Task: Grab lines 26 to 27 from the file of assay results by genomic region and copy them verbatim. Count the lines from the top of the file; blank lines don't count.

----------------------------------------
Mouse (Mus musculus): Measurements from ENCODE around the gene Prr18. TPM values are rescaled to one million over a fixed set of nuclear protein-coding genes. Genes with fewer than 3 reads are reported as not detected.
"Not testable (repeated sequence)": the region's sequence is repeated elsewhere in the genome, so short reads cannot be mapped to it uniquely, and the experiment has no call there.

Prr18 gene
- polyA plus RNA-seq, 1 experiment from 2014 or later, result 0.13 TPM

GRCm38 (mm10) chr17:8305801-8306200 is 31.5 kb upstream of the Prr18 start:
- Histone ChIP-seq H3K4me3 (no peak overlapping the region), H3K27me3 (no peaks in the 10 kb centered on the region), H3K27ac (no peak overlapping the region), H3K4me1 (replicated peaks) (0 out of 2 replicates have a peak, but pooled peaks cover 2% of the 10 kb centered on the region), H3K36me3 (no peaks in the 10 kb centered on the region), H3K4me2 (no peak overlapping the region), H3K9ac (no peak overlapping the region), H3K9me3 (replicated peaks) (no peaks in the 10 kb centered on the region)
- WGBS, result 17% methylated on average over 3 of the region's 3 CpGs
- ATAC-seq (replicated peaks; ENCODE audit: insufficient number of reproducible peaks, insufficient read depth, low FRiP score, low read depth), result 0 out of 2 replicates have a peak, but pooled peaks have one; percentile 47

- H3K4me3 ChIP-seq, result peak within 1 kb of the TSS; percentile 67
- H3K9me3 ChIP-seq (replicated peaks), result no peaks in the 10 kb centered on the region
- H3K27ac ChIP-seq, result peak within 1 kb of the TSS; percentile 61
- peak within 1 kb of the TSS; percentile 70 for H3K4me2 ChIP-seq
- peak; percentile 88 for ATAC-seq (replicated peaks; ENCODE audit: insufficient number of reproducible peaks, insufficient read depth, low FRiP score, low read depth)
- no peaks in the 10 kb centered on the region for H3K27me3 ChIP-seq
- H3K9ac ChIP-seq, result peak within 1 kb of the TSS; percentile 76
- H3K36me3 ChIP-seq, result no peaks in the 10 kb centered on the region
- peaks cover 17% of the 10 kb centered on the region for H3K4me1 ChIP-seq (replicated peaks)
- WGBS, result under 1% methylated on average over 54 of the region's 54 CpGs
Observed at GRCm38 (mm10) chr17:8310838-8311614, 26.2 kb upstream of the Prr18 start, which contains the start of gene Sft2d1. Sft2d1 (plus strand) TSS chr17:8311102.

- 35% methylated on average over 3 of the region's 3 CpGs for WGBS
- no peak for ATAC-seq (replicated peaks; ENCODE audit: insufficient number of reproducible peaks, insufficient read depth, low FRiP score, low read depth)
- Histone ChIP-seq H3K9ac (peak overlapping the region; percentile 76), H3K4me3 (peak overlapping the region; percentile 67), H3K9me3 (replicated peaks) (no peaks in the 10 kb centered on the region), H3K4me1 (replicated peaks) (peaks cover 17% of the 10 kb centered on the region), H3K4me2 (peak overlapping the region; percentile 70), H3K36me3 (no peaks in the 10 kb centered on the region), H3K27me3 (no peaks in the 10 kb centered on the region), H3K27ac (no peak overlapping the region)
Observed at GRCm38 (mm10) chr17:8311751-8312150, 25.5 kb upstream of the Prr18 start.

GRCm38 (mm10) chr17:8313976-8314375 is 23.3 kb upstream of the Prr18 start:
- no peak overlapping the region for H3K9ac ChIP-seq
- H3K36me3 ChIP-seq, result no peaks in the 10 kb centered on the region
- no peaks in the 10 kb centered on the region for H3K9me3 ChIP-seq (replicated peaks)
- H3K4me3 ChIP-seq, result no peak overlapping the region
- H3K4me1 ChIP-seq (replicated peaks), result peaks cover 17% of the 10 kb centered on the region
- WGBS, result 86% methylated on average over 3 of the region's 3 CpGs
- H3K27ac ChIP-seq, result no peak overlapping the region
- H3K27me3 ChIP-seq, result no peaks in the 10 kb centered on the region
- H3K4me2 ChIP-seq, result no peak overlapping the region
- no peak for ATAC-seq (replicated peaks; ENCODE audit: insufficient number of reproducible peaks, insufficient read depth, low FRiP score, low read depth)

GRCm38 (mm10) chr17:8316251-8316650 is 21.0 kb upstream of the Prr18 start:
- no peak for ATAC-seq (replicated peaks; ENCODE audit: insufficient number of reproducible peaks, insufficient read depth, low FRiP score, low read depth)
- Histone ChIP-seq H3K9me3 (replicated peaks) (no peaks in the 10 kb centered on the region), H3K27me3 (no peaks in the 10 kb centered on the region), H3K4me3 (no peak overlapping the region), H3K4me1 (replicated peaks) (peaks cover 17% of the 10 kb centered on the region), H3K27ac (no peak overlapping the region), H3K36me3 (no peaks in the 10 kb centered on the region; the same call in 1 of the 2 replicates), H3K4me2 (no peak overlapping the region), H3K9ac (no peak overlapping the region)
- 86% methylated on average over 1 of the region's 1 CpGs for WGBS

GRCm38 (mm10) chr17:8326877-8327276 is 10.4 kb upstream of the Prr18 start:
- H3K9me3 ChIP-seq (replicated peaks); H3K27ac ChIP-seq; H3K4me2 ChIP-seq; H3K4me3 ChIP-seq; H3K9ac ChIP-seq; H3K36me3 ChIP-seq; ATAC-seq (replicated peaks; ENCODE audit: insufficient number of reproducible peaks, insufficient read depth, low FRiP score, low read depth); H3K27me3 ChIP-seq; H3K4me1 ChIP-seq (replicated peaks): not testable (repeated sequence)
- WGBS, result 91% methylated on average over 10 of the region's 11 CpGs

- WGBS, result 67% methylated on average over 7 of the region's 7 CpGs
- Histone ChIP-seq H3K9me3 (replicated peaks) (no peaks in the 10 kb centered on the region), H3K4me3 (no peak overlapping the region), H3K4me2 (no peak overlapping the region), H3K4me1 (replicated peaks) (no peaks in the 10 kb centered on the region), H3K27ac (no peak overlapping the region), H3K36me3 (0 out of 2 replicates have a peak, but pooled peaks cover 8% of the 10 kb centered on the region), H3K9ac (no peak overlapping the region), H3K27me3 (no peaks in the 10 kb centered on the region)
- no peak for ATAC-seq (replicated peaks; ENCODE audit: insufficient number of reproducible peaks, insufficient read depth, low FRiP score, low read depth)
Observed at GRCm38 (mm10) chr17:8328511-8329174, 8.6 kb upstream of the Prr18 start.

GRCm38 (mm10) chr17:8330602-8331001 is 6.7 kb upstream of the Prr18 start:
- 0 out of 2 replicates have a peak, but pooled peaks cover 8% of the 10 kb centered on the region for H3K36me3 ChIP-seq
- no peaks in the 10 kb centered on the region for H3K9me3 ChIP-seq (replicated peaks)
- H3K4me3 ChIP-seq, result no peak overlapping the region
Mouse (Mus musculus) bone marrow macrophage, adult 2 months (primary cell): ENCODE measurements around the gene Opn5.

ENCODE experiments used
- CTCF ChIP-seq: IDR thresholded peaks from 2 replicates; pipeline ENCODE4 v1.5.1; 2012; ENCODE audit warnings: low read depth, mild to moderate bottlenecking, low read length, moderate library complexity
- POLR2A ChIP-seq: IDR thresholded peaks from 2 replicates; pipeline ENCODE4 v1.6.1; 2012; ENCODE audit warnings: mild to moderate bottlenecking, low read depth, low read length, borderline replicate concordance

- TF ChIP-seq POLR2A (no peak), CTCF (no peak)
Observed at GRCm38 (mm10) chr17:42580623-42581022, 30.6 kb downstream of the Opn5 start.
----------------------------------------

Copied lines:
- H3K36me3 ChIP-seq, result no peaks in the 10 kb centered on the region
- no peaks in the 10 kb centered on the region for H3K9me3 ChIP-seq (replicated peaks)